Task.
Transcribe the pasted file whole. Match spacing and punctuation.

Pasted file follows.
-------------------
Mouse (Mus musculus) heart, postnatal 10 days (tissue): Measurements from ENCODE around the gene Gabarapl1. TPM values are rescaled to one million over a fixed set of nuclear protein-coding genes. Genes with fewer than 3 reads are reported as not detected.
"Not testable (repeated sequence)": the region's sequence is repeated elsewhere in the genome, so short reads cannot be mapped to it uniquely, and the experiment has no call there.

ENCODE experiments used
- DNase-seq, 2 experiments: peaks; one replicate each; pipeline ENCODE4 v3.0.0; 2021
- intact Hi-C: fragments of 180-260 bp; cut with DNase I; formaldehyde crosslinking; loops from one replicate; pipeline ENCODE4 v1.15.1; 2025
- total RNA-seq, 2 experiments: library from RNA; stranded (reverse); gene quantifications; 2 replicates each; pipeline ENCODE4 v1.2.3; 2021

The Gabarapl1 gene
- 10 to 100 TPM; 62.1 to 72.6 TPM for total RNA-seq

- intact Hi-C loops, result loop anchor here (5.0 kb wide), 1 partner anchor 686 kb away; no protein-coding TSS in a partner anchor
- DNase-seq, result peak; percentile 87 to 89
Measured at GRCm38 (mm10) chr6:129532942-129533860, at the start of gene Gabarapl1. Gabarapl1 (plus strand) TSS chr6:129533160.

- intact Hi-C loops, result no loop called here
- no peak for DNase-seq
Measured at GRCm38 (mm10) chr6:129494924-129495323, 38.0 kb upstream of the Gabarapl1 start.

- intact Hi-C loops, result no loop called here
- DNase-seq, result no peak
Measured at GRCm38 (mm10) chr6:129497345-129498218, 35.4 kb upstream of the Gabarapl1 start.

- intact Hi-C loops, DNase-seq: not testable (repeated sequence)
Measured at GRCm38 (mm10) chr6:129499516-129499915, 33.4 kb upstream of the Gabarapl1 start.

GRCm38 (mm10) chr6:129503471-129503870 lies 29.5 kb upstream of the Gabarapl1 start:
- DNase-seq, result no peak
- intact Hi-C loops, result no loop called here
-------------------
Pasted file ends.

Mouse (Mus musculus) heart, postnatal 10 days (tissue): Measurements from ENCODE around the gene Gabarapl1. TPM values are rescaled to one million over a fixed set of nuclear protein-coding genes. Genes with fewer than 3 reads are reported as not detected.
"Not testable (repeated sequence)": the region's sequence is repeated elsewhere in the genome, so short reads cannot be mapped to it uniquely, and the experiment has no call there.

ENCODE experiments used
- DNase-seq, 2 experiments: peaks; one replicate each; pipeline ENCODE4 v3.0.0; 2021
- intact Hi-C: fragments of 180-260 bp; cut with DNase I; formaldehyde crosslinking; loops from one replicate; pipeline ENCODE4 v1.15.1; 2025
- total RNA-seq, 2 experiments: library from RNA; stranded (reverse); gene quantifications; 2 replicates each; pipeline ENCODE4 v1.2.3; 2021

The Gabarapl1 gene
- 10 to 100 TPM; 62.1 to 72.6 TPM for total RNA-seq

- intact Hi-C loops, result loop anchor here (5.0 kb wide), 1 partner anchor 686 kb away; no protein-coding TSS in a partner anchor
- DNase-seq, result peak; percentile 87 to 89
Measured at GRCm38 (mm10) chr6:129532942-129533860, at the start of gene Gabarapl1. Gabarapl1 (plus strand) TSS chr6:129533160.

- intact Hi-C loops, result no loop called here
- no peak for DNase-seq
Measured at GRCm38 (mm10) chr6:129494924-129495323, 38.0 kb upstream of the Gabarapl1 start.

- intact Hi-C loops, result no loop called here
- DNase-seq, result no peak
Measured at GRCm38 (mm10) chr6:129497345-129498218, 35.4 kb upstream of the Gabarapl1 start.

- intact Hi-C loops, DNase-seq: not testable (repeated sequence)
Measured at GRCm38 (mm10) chr6:129499516-129499915, 33.4 kb upstream of the Gabarapl1 start.

GRCm38 (mm10) chr6:129503471-129503870 lies 29.5 kb upstream of the Gabarapl1 start:
- DNase-seq, result no peak
- intact Hi-C loops, result no loop called here